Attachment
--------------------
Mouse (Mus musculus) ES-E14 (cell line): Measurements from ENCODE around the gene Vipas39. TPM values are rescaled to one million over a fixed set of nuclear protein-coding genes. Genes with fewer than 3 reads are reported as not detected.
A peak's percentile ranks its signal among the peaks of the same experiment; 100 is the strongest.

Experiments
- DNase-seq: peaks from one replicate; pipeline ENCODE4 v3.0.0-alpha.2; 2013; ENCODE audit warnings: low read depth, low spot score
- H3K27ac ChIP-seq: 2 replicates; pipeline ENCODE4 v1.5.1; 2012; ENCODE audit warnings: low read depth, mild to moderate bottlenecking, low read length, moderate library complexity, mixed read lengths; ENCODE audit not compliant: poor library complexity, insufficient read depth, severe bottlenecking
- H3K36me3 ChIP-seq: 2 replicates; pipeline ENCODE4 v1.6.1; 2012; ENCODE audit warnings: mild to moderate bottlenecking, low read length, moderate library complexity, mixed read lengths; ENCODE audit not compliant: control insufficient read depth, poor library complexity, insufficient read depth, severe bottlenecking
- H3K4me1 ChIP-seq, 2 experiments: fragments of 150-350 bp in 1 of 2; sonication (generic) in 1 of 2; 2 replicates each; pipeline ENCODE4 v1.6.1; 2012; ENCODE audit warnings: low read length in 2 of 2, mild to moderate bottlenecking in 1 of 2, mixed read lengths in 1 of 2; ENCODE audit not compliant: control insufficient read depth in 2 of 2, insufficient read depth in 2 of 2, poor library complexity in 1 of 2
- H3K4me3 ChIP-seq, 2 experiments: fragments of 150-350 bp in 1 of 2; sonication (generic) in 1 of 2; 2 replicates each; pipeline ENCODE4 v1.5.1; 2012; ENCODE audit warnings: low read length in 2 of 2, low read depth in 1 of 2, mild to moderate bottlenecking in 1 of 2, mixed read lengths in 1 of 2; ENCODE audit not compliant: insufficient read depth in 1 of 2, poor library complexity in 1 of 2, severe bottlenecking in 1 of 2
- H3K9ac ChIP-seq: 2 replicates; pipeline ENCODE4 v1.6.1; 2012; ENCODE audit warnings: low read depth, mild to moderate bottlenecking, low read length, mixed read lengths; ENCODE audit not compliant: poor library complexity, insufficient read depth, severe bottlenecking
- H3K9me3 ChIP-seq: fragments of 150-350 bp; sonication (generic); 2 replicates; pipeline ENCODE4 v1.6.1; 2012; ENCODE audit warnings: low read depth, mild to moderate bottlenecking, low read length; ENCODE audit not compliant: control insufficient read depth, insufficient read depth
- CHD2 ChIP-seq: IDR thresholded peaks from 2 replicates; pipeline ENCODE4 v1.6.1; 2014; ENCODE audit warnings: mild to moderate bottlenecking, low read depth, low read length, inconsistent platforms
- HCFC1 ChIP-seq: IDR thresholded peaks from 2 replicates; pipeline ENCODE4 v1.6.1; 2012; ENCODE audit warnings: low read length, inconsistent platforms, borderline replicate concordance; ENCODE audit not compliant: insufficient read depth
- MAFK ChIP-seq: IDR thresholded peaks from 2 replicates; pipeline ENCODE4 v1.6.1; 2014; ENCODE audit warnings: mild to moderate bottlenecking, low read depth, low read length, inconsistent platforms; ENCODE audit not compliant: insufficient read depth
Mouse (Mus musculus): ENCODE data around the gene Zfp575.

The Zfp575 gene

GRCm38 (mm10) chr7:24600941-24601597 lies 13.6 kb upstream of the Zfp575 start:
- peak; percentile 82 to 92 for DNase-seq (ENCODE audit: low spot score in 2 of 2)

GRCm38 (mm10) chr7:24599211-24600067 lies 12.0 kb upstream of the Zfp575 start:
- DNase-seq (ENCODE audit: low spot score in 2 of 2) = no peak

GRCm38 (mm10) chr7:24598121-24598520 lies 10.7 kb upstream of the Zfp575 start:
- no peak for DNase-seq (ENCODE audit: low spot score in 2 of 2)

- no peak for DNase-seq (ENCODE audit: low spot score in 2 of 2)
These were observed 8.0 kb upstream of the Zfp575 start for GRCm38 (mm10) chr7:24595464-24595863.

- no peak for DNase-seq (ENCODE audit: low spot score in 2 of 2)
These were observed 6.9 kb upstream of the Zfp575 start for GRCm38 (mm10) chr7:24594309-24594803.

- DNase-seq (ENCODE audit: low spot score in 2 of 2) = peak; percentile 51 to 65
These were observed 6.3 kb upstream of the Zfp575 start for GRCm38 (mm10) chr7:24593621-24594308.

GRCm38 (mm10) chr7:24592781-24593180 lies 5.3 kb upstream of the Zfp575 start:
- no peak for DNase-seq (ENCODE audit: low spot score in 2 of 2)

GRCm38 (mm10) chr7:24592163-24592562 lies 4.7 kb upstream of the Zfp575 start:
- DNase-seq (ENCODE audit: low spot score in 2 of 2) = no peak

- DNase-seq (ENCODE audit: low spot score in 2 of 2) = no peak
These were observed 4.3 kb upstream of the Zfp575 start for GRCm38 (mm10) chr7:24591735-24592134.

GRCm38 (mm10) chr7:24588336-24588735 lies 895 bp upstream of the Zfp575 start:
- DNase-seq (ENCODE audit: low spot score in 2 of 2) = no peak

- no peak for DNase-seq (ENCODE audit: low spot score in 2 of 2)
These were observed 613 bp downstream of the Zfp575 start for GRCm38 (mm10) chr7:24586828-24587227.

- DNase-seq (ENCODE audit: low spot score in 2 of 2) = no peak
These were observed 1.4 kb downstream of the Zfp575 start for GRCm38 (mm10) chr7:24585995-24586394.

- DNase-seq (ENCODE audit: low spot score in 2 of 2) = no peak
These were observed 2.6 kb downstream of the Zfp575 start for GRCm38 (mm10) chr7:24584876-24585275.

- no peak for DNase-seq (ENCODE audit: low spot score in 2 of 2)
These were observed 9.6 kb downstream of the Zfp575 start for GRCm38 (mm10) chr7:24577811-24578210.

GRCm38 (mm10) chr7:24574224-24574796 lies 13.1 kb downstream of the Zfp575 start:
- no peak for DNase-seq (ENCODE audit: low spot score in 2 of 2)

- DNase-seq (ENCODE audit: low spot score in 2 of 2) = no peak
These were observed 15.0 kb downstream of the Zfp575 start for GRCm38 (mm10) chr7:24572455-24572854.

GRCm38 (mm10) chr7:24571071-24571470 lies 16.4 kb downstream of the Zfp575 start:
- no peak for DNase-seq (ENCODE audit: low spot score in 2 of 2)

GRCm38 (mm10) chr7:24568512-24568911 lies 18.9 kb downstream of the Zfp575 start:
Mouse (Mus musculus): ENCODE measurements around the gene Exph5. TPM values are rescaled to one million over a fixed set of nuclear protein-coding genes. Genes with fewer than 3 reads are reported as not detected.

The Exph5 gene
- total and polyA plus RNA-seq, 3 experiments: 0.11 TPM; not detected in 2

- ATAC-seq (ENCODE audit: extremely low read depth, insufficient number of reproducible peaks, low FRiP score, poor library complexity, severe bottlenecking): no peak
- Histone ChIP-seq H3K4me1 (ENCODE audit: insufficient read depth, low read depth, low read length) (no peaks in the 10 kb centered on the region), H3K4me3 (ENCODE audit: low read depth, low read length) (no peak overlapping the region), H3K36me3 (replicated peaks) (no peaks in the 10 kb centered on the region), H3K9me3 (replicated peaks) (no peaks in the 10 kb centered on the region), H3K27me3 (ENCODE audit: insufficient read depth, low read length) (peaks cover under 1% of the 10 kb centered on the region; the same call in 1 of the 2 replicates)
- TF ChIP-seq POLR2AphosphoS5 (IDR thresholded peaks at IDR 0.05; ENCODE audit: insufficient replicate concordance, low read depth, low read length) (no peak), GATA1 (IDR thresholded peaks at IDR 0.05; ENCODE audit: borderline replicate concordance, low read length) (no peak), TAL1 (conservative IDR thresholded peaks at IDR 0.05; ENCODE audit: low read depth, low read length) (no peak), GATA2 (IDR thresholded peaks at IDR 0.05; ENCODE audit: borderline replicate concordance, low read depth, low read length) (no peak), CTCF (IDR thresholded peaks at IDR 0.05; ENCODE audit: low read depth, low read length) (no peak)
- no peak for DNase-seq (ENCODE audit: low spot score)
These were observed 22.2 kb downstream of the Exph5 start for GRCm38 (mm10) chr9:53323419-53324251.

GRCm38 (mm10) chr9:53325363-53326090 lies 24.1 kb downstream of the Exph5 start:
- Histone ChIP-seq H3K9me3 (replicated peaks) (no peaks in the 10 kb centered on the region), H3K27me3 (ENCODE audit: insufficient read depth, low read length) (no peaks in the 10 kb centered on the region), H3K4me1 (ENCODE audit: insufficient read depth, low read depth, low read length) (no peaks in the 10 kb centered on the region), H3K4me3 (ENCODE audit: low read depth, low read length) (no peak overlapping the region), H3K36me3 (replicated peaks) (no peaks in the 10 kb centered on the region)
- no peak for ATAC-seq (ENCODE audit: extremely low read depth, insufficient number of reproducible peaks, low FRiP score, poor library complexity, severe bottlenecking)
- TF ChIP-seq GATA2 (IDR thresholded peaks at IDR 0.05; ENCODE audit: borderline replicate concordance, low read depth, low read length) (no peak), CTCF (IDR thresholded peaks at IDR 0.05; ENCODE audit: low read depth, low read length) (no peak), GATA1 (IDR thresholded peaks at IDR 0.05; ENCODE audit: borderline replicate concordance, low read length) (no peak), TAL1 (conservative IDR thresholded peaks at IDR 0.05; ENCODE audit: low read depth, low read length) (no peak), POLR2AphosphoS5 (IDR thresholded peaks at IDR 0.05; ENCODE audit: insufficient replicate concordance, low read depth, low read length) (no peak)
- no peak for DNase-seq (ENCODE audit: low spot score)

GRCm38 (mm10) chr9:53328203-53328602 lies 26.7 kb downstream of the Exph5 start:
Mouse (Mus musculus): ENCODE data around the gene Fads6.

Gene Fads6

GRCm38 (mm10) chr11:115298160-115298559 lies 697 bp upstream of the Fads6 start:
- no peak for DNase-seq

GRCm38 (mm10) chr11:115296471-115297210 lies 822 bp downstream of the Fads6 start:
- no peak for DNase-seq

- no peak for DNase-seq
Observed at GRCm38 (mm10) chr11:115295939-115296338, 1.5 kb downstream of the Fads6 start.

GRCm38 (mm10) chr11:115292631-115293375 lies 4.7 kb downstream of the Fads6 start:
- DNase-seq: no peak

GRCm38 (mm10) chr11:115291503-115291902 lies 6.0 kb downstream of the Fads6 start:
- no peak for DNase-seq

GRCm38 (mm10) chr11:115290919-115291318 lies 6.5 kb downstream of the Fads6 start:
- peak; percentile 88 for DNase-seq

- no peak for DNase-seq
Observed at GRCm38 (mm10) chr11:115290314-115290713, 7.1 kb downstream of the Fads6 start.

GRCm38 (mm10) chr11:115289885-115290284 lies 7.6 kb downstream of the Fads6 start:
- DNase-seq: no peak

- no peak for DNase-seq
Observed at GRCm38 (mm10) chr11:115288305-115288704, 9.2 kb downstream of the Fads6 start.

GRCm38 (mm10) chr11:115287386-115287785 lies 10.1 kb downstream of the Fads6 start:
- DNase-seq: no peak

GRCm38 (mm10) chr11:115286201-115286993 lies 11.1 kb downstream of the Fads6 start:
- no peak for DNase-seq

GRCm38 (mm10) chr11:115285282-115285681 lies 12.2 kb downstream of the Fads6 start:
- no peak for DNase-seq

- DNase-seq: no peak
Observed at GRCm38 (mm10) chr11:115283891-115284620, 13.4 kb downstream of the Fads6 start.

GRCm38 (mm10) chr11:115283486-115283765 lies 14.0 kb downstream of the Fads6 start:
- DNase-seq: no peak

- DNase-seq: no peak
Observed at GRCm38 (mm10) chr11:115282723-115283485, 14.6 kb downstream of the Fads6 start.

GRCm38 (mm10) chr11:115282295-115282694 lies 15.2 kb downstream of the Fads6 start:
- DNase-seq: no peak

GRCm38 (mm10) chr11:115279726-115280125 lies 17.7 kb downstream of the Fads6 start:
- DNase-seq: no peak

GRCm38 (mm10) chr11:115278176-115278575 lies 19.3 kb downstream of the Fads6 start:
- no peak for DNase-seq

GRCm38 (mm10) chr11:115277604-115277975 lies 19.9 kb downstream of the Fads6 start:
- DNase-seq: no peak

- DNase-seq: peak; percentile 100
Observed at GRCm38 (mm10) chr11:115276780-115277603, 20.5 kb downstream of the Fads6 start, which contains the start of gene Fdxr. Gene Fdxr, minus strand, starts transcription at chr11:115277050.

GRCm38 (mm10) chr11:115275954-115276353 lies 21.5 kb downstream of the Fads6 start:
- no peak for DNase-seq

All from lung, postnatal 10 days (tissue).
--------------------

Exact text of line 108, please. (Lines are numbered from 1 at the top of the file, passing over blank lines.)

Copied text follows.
- no peak for DNase-seq